Review of Wayne Shorter: Live at Montreux 1996
Label
Eagle Eye Media
Wayne Shorter:
Live at Montreux 1996

Reviewed by Michael Fortes

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hen Wayne Shorter formed Weather Report with fellow Miles Davis alumnus Joe Zawinul in 1971, one of the most celebrated composers and saxophonists in jazz started using even more of the silence of which his former boss was such a fan. In fact, by 1978’s Mr. Gone, many of Shorter’s fans wondered whether that album’s title was a reference to Shorter himself, as Zawinul clearly had the upper hand. However, in the 10 years following Weather Report’s demise, Shorter started letting loose again, composing entire solo albums as he did during his 1960s peak, albeit while mining much of the same sonic territory as Weather Report.

“Live at Montreux 1996” captures Shorter at the tail end of his fusion phase, leading a band that includes keyboardist Jim Beard, guitarist David Gilmore (no, not the Pink Floyd guy), drummer Rodney Holmes, and pre-Jaco Weather Report bassist Alphonso Johnson. Sticking only to post-Weather Report material, the set plays like a time capsule of ‘80s fusion – just above the era’s “smooth jazz” sins – while stuck in the middle of the ‘90s. Three tunes from 1995’s High Life (“On the Milky Way Express,” “At the Fair” and “Children of the Night”) anchor the set, rounded out by one each off of 1985’s Atlantis and 1988’s Joy Rider (“Endangered Species” and “Over Shadow Hill Way,” respectively). As expected, the live treatment breathes much needed life, and even a little swing, into these otherwise excellent fusion pieces, which suffered in their studio recordings from a feeling of stiffness typical of the era.

Though the main set gets top billing, the bonus material actually upstages it. In particular, the two performances from 1992 by the “Miles Davis tribute band” – Shorter, Herbie Hancock, Ron Carter, Tony Williams, and then-rising trumpet star Wallace Roney – found Shorter and company revisiting a couple of tunes originally recorded by Davis’ classic quintet in the mid 1960s and treating them both with reverence and with imagination. “Pinocchio” and “Pee Wee” were Shorter compositions that Davis, who died in ’91, never brought to the bandstand himself, leaving them ripe for reinterpretation.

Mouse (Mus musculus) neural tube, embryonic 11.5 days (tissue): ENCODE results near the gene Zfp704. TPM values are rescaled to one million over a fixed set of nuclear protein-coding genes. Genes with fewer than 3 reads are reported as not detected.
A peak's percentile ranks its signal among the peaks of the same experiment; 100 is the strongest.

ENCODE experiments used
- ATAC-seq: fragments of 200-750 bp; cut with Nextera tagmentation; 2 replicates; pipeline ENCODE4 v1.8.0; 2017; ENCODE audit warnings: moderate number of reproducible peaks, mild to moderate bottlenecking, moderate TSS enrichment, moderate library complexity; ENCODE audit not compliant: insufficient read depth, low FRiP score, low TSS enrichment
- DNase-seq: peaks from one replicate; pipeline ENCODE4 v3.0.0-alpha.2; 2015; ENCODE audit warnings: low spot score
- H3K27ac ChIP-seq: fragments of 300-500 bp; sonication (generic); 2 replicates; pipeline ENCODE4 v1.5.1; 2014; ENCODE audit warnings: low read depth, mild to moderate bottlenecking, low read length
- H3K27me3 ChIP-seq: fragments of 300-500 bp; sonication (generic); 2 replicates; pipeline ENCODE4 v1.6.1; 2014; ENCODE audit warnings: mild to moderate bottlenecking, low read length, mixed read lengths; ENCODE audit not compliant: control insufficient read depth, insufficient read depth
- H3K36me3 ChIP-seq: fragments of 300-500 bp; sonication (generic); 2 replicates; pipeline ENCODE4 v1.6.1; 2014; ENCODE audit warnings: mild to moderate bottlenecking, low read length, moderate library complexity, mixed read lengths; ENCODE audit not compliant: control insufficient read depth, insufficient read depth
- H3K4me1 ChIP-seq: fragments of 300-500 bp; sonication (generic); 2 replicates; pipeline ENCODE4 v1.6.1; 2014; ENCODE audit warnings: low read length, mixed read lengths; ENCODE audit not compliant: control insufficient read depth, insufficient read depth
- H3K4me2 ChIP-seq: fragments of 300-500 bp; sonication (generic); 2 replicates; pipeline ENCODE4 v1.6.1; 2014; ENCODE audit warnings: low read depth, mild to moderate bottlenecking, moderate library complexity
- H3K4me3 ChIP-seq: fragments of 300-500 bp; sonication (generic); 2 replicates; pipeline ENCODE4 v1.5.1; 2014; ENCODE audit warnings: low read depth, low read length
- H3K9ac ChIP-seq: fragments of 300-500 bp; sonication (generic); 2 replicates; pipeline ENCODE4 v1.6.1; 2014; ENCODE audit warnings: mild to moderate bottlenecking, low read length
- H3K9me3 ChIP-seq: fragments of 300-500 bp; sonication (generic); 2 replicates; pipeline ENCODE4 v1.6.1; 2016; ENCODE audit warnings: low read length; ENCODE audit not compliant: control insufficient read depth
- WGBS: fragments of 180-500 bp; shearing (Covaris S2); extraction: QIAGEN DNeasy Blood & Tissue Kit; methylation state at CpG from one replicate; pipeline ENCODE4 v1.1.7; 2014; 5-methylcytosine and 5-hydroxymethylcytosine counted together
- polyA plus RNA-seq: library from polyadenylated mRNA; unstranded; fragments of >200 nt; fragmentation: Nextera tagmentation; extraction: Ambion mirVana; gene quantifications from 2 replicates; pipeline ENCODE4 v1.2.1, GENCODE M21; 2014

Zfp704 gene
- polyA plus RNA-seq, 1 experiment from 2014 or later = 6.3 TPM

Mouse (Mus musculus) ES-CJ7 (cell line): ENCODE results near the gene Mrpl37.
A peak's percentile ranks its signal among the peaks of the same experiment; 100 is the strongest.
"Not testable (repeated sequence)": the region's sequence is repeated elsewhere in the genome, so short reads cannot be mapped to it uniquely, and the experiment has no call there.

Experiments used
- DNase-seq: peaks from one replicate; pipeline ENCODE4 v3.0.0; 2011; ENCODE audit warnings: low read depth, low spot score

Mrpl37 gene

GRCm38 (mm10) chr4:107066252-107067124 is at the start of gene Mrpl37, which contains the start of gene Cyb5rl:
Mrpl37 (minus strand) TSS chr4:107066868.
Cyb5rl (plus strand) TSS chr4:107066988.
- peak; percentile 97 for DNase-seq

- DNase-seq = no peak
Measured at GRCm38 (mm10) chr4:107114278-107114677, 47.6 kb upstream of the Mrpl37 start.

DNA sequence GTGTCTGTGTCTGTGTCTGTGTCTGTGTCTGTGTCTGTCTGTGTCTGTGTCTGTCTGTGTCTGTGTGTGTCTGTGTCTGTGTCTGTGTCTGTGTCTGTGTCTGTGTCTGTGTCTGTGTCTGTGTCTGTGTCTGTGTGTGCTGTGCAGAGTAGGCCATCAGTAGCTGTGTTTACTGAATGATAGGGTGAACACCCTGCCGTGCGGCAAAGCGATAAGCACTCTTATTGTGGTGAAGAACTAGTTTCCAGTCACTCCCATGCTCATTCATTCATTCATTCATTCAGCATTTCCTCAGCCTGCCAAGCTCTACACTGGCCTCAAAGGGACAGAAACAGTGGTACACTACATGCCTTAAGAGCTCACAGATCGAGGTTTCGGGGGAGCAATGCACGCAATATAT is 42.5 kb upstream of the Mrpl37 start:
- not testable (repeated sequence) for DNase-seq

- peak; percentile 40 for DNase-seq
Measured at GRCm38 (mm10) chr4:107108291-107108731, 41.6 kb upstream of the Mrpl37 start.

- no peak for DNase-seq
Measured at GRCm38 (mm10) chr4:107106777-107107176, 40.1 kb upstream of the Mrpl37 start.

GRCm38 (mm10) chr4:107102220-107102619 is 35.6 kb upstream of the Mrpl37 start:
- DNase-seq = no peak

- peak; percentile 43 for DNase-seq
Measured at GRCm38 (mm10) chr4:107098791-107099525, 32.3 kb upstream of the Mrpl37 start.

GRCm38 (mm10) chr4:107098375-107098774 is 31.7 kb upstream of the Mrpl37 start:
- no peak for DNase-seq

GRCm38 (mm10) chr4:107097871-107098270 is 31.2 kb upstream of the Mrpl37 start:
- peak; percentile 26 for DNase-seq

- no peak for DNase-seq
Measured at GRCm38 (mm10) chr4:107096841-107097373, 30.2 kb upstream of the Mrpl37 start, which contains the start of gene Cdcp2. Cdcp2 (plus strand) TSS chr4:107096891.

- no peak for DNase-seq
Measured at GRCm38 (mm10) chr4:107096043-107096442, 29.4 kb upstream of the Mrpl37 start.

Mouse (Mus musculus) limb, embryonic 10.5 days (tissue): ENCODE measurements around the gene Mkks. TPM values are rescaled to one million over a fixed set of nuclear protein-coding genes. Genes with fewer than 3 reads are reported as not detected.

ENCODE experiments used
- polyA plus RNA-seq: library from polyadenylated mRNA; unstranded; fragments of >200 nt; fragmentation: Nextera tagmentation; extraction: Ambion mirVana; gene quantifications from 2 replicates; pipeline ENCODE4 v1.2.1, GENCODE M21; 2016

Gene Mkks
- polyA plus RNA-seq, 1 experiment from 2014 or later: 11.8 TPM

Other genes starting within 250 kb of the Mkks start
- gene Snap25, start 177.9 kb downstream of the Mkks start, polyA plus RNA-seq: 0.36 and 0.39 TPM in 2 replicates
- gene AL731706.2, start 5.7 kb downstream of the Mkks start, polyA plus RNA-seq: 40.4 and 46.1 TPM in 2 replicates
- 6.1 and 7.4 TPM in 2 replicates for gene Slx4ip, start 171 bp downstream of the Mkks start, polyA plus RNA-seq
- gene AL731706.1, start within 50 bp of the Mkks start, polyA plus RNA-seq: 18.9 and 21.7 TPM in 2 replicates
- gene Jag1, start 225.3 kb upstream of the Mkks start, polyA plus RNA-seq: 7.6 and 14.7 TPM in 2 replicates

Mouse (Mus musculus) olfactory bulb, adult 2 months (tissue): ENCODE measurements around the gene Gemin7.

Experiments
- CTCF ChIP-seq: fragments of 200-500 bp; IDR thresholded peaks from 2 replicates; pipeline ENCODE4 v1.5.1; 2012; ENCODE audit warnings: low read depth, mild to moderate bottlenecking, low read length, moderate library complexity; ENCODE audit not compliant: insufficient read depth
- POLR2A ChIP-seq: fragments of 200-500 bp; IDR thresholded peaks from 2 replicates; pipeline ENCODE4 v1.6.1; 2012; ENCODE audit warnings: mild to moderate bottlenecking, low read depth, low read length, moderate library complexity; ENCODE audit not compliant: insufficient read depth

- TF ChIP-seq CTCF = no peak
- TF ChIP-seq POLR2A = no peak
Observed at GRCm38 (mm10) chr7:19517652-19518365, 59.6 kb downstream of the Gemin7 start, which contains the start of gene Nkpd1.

The two bonus performances from 1991 (a radical remake of Shorter’s classic “Footprints” and a pre-High Life airing of “On the Milky Way Express”) split the difference between the full-on electric main set and the 1992 acoustic performances, as the band – led by Herbie Hancock and featuring Stanley Clarke on bass and another ex-Weather Report alumnus in drummer Omar Hakim – begins acoustically at the start of “Footprints,” only to switch gears after seriously bending the tune’s melody.

Basically, there’s very little “bad” Wayne Shorter music out there. Even his cheesiest ‘80s recordings have redeeming value. But the bottom line here is that, aside from the 1992 Miles Davis tribute band bonus performances, much of this collection is strictly for die-hards. And with more than an hour and a half of footage from one of the world’s premier jazz festivals, the diehards are clearly the winners.

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